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Humans and Macaques Employ Similar Face-Processing Strategies

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http://pubman.mpdl.mpg.de/cone/persons/resource/persons83873

Dahl,  CD
Department Physiology of Cognitive Processes, Max Planck Institute for Biological Cybernetics, Max Planck Society;
Department Human Perception, Cognition and Action, Max Planck Institute for Biological Cybernetics, Max Planck Society;
Department Physiology of Cognitive Processes, Max Planck Institute for Biological Cybernetics, Max Planck Society;
Department Human Perception, Cognition and Action, Max Planck Institute for Biological Cybernetics, Max Planck Society;

http://pubman.mpdl.mpg.de/cone/persons/resource/persons84298

Wallraven,  C
Department Human Perception, Cognition and Action, Max Planck Institute for Biological Cybernetics, Max Planck Society;

http://pubman.mpdl.mpg.de/cone/persons/resource/persons83839

Bülthoff,  HH
Department Human Perception, Cognition and Action, Max Planck Institute for Biological Cybernetics, Max Planck Society;

http://pubman.mpdl.mpg.de/cone/persons/resource/persons84063

Logothetis,  NK
Department Physiology of Cognitive Processes, Max Planck Institute for Biological Cybernetics, Max Planck Society;

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Dahl, C., Wallraven, C., Bülthoff, H., & Logothetis, N. (2009). Humans and Macaques Employ Similar Face-Processing Strategies. Current Biology, 19(6), 509-513. doi:10.1016/j.cub.2009.01.061.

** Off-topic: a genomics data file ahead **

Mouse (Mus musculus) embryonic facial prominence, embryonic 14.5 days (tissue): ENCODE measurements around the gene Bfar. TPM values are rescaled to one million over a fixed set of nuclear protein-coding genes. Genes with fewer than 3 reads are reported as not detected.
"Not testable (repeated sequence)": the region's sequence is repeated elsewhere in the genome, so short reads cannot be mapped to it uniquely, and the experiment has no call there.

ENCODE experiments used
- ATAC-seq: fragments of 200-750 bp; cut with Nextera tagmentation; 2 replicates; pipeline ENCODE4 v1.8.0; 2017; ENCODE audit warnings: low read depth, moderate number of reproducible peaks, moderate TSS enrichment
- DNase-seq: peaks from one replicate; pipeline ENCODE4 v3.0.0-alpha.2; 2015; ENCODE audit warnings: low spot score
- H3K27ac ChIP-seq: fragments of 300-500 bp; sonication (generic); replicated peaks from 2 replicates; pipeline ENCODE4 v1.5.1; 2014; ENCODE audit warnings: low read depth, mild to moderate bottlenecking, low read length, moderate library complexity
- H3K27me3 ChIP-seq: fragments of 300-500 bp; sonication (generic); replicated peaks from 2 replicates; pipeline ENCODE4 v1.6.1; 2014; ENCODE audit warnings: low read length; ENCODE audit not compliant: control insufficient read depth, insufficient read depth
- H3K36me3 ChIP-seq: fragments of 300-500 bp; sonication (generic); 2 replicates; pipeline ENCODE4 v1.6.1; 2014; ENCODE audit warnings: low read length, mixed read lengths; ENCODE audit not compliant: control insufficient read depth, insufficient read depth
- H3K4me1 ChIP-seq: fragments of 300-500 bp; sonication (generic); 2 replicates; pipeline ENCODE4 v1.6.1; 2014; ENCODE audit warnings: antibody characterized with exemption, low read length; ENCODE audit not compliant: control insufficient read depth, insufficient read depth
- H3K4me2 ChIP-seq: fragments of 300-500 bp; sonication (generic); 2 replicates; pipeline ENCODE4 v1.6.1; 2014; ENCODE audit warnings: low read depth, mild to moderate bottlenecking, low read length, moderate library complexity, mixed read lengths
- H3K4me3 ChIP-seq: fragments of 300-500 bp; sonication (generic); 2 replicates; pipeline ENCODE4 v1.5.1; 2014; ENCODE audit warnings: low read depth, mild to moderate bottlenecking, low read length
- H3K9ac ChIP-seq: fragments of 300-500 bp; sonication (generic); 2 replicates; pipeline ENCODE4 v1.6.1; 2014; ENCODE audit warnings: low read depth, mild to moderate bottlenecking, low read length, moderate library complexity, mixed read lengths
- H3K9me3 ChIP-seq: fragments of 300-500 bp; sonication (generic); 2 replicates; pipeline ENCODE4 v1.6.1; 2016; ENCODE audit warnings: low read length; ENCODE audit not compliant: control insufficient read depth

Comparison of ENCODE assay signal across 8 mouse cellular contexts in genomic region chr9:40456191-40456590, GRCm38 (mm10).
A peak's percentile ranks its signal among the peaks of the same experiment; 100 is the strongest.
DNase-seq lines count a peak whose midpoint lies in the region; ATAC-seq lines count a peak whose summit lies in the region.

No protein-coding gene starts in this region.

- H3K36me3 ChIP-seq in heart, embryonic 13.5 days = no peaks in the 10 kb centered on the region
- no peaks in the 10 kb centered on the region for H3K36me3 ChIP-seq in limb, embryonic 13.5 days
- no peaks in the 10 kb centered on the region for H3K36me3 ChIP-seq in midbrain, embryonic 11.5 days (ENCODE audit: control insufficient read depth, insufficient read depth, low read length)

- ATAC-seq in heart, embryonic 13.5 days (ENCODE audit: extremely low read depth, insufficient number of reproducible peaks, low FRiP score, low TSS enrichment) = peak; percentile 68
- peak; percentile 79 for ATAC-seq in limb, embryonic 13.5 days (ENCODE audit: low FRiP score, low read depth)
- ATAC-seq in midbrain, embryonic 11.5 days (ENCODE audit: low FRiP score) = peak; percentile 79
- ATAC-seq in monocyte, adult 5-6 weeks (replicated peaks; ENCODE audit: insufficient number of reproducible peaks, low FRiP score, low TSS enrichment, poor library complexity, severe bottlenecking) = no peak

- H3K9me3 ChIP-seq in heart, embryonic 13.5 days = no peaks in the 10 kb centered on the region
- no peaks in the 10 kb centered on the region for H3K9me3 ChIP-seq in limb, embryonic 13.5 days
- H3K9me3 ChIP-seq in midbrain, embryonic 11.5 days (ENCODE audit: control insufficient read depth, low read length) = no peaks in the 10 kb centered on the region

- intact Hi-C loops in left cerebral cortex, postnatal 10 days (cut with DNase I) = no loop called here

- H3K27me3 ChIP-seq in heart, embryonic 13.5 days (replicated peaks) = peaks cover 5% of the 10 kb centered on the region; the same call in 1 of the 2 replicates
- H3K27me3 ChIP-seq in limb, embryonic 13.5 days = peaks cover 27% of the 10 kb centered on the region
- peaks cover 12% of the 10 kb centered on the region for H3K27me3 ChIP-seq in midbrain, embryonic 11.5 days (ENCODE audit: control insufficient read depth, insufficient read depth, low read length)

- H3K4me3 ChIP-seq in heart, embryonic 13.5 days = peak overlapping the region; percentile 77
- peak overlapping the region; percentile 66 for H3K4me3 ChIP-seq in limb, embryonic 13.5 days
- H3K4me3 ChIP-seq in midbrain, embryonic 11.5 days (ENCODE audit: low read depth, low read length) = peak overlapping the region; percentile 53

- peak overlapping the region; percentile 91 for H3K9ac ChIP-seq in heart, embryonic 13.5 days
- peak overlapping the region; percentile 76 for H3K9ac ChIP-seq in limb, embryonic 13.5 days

Cite as: http://hdl.handle.net/11858/00-001M-0000-0013-C58B-7
Abstract
Primates developed the ability to recognize and individuate their conspecifics by the face. Despite numerous electrophysiological studies in monkeys [1–3], little is known about the face-processing strategies that monkeys employ. In contrast, face perception in humans has been the subject of many studies [4–6] providing evidence for specific face processing that evolves with perceptual expertise [7]. Importantly, humans process faces holistically, here defined as the processing of faces as wholes, rather than as collections of independent features (part-based processing) [8]. The question remains to what extent humans and monkeys share these face-processing mechanisms. By using the same experimental design and stimuli for both monkey and human behavioral experiments, we show that face processing is influenced by the species affiliation of the observed face stimulus (human versus macaque face). Furthermore, stimulus manipulations that selectively reduced holistic and part-based information systematically altered eye-scanning patterns for human and macaque observers similarly. These results demonstrate the similar nature of face perception in humans and monkeys and pin down effects of expert faceprocessing versus novice face-processing strategies. These findings therefore directly contribute to one of the central discussions in the behavioral and neurosciences about how faces are perceived in primates.